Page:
The swelling pressures developed by some New Zealand coals during constant volume carbonisation
Degree GrantorUniversity of Canterbury
Degree NameMaster of Engineering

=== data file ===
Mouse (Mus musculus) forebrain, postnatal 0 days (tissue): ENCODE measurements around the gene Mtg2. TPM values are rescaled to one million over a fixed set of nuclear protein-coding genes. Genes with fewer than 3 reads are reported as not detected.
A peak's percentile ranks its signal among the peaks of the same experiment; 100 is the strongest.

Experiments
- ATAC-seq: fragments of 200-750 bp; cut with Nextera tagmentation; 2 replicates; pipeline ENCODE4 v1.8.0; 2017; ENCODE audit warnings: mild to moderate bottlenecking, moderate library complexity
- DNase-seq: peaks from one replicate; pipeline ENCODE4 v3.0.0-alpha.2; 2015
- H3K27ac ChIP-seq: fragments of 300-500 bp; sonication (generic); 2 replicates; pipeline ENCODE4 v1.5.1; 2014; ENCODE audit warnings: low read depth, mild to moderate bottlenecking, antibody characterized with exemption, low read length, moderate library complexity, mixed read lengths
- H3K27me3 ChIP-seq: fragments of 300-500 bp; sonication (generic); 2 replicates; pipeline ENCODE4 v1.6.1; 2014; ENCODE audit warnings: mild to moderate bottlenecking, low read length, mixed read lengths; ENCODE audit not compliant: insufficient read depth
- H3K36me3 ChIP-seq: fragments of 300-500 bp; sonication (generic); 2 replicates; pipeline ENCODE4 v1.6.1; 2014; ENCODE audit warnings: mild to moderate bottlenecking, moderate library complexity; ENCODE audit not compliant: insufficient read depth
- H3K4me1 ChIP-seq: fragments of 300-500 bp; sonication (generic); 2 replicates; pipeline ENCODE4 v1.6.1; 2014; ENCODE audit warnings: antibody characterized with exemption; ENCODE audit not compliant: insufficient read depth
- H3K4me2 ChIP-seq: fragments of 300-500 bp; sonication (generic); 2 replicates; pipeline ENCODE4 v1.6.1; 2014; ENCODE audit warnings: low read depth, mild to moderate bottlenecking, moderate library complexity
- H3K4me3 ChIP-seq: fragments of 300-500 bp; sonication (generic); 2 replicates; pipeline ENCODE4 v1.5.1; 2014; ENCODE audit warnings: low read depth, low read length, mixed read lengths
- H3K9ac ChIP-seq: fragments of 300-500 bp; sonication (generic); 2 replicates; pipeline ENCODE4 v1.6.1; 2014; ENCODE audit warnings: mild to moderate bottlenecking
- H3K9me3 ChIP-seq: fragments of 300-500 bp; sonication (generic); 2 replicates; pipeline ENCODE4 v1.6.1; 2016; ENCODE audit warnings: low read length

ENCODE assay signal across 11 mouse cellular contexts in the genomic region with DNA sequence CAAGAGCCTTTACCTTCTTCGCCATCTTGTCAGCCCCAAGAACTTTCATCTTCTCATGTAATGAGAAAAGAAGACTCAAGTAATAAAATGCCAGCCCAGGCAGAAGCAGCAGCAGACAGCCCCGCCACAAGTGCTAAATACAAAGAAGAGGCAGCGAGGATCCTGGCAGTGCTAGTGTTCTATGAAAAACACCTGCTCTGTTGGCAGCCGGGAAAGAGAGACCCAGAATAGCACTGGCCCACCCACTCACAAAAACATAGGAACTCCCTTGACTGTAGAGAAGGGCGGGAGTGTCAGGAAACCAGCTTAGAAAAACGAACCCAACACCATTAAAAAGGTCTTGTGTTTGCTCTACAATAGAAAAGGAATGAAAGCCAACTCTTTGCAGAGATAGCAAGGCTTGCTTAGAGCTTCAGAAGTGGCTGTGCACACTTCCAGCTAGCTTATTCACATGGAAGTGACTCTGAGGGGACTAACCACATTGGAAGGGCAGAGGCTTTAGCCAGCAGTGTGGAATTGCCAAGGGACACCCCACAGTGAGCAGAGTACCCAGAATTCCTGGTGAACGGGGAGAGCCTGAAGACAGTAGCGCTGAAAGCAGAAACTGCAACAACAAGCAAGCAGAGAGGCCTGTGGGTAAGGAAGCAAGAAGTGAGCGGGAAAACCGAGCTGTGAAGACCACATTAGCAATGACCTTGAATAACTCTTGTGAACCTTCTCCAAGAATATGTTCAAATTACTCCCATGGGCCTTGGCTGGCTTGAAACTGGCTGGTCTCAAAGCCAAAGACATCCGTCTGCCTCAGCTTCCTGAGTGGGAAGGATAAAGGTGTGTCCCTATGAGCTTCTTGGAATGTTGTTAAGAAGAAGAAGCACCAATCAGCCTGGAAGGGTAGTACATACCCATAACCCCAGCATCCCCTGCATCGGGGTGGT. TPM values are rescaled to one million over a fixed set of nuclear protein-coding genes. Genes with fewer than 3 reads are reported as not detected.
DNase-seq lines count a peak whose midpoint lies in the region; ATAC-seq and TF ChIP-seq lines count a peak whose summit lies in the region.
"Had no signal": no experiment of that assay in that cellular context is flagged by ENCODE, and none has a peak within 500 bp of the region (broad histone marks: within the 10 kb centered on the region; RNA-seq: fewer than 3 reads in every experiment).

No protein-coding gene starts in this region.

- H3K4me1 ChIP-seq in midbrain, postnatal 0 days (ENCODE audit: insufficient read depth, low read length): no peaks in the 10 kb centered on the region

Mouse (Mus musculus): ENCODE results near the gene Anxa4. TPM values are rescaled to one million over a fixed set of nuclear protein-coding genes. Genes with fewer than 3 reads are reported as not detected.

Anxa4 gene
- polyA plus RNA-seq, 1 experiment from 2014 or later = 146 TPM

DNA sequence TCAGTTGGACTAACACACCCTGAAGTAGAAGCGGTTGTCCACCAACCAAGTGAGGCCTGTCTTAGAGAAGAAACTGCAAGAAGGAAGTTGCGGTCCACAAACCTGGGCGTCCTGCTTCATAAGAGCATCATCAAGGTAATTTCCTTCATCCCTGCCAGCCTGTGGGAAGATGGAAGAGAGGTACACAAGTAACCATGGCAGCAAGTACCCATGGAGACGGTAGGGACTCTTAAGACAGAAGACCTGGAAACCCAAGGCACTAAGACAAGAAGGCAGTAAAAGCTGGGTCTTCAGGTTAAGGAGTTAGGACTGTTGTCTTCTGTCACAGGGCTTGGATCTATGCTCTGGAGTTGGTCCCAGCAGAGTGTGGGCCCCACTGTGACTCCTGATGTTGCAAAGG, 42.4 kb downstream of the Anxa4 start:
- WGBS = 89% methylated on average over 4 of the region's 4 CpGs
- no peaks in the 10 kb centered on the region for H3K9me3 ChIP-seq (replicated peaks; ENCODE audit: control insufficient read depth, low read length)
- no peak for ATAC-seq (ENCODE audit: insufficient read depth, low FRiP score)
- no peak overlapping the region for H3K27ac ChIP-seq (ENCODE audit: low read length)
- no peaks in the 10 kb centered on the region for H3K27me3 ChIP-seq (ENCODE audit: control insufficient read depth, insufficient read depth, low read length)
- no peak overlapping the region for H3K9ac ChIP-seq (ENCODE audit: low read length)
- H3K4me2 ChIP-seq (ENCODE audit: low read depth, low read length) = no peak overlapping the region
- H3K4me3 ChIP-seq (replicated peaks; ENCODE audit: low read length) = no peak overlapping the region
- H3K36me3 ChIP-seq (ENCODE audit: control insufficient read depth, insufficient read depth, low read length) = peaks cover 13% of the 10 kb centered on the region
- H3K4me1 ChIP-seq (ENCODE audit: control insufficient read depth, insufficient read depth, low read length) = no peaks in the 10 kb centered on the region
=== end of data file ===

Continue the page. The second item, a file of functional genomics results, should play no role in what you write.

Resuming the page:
A dilatometer type apparatus has been used to measure the swelling pressure developed in a small coal sample during carbonisation at constant volume. A standard test procedure is outlined and the apparatus specified. Two types of results are given. In the first no corrections are made for effects not associated with the coal. These results, characteristic of the apparatus and standard test conditions, can be used as a quantitative measure of the swelling properties of coals, and are reproducible to ± 5%. In the second set of results elimination of such effects is attempted. The values so obtained are for the pressure at a point in a coal change throughout carbonisation. These results show that swelling pressure occurs at lower temperatures than the associated property of volume increase, and is not due to volatile evolution through the plastic coal as the latter property is. The temperatures at which the maximum swelling occurs is rank dependent and has a range 200-350°C in the rank range investigated. The magnitude of this maximum swelling pressure also increases with rank. It is also know that considerable shrinkage occurs in the coal sample after the maximum swelling pressure is developed. The results are correlated with the BSS 1016 Crucible Swelling Test Scale and experimental data is extrapolated in an attempt to obtain equivalent swelling number values for the arbitrary 9⁺, 9⁺⁺, 9⁺⁺⁺ designations at present used for high-swelling New Zealand coals. Values of 11½, 13½, 16½ respectively are predicted. Prediction of equivalent swelling numbers is also made using a percentage swelling – ultimate analysis formula. Similar values are obtained. The correlations show swelling properties to have a second order dependence on swelling number. The results before correction for extraneous efforts show an exponential dependence on swelling number.